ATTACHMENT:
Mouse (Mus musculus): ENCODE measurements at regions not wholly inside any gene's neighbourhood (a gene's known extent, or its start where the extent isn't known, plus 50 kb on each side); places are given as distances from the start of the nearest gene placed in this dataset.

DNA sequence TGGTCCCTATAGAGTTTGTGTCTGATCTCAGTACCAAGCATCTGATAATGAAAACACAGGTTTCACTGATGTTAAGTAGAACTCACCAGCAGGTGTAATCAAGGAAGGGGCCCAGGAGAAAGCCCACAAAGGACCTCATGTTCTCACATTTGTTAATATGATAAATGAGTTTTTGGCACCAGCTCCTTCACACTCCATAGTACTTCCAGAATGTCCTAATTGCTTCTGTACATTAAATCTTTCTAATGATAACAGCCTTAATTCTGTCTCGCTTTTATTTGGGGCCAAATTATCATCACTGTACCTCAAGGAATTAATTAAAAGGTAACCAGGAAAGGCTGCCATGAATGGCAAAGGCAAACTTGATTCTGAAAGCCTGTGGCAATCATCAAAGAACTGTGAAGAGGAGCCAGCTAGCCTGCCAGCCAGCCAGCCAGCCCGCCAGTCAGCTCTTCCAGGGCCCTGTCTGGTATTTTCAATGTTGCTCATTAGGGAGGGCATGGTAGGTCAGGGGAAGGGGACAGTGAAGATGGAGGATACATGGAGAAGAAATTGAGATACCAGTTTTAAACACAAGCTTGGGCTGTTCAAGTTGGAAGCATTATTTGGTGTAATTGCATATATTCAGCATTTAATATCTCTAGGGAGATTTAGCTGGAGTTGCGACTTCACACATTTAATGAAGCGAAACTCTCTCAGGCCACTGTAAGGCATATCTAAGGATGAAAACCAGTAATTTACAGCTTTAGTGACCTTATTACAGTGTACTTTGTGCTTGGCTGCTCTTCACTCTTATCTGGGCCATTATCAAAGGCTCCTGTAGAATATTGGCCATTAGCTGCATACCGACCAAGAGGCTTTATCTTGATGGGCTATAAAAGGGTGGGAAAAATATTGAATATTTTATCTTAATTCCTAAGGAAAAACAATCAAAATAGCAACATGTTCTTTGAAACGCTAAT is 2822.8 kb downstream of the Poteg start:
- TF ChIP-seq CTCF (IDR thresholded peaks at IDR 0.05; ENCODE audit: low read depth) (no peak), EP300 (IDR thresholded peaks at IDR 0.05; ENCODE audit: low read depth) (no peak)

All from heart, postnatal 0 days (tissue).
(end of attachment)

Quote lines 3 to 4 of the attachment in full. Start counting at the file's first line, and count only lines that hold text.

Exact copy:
- TF ChIP-seq CTCF (IDR thresholded peaks at IDR 0.05; ENCODE audit: low read depth) (no peak), EP300 (IDR thresholded peaks at IDR 0.05; ENCODE audit: low read depth) (no peak)

All from heart, postnatal 0 days (tissue).